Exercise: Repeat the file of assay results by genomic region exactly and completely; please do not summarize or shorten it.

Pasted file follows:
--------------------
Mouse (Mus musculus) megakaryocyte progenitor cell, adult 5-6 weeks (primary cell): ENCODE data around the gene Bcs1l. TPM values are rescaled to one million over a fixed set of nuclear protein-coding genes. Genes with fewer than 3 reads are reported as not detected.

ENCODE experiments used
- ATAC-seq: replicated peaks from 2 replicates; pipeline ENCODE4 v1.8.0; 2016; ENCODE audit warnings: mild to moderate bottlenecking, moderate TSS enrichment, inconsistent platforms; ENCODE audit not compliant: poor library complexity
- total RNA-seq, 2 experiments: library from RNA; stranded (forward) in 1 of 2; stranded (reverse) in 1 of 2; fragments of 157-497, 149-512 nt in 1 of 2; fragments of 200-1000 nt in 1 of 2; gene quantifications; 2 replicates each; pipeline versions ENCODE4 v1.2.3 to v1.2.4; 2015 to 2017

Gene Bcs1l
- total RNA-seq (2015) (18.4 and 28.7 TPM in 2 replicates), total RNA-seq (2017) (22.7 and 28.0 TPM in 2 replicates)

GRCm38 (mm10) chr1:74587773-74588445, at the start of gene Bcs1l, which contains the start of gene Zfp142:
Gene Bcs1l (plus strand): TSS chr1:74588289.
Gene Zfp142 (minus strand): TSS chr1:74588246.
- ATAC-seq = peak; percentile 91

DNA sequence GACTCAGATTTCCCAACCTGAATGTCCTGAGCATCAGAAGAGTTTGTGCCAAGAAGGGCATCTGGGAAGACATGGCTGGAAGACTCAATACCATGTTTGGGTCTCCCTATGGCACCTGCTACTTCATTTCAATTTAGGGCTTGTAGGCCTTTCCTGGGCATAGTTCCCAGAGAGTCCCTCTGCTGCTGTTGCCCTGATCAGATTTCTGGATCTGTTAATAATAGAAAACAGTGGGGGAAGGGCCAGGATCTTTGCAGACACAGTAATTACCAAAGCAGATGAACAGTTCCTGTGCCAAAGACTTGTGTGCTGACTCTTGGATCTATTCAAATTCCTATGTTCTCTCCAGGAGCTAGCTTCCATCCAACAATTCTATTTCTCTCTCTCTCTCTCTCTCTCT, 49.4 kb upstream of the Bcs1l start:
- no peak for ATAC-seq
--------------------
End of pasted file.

Mouse (Mus musculus) megakaryocyte progenitor cell, adult 5-6 weeks (primary cell): ENCODE data around the gene Bcs1l. TPM values are rescaled to one million over a fixed set of nuclear protein-coding genes. Genes with fewer than 3 reads are reported as not detected.

ENCODE experiments used
- ATAC-seq: replicated peaks from 2 replicates; pipeline ENCODE4 v1.8.0; 2016; ENCODE audit warnings: mild to moderate bottlenecking, moderate TSS enrichment, inconsistent platforms; ENCODE audit not compliant: poor library complexity
- total RNA-seq, 2 experiments: library from RNA; stranded (forward) in 1 of 2; stranded (reverse) in 1 of 2; fragments of 157-497, 149-512 nt in 1 of 2; fragments of 200-1000 nt in 1 of 2; gene quantifications; 2 replicates each; pipeline versions ENCODE4 v1.2.3 to v1.2.4; 2015 to 2017

Gene Bcs1l
- total RNA-seq (2015) (18.4 and 28.7 TPM in 2 replicates), total RNA-seq (2017) (22.7 and 28.0 TPM in 2 replicates)

GRCm38 (mm10) chr1:74587773-74588445, at the start of gene Bcs1l, which contains the start of gene Zfp142:
Gene Bcs1l (plus strand): TSS chr1:74588289.
Gene Zfp142 (minus strand): TSS chr1:74588246.
- ATAC-seq = peak; percentile 91

DNA sequence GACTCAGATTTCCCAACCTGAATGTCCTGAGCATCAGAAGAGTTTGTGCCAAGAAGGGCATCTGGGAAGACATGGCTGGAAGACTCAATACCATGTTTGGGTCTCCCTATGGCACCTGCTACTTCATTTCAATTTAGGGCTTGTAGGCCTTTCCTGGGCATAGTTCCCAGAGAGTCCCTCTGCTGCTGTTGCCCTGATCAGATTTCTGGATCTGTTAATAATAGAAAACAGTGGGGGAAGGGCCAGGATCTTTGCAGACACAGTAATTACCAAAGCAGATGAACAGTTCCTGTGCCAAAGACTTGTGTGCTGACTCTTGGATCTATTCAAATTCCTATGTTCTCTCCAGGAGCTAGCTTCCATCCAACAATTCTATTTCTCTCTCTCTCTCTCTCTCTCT, 49.4 kb upstream of the Bcs1l start:
- no peak for ATAC-seq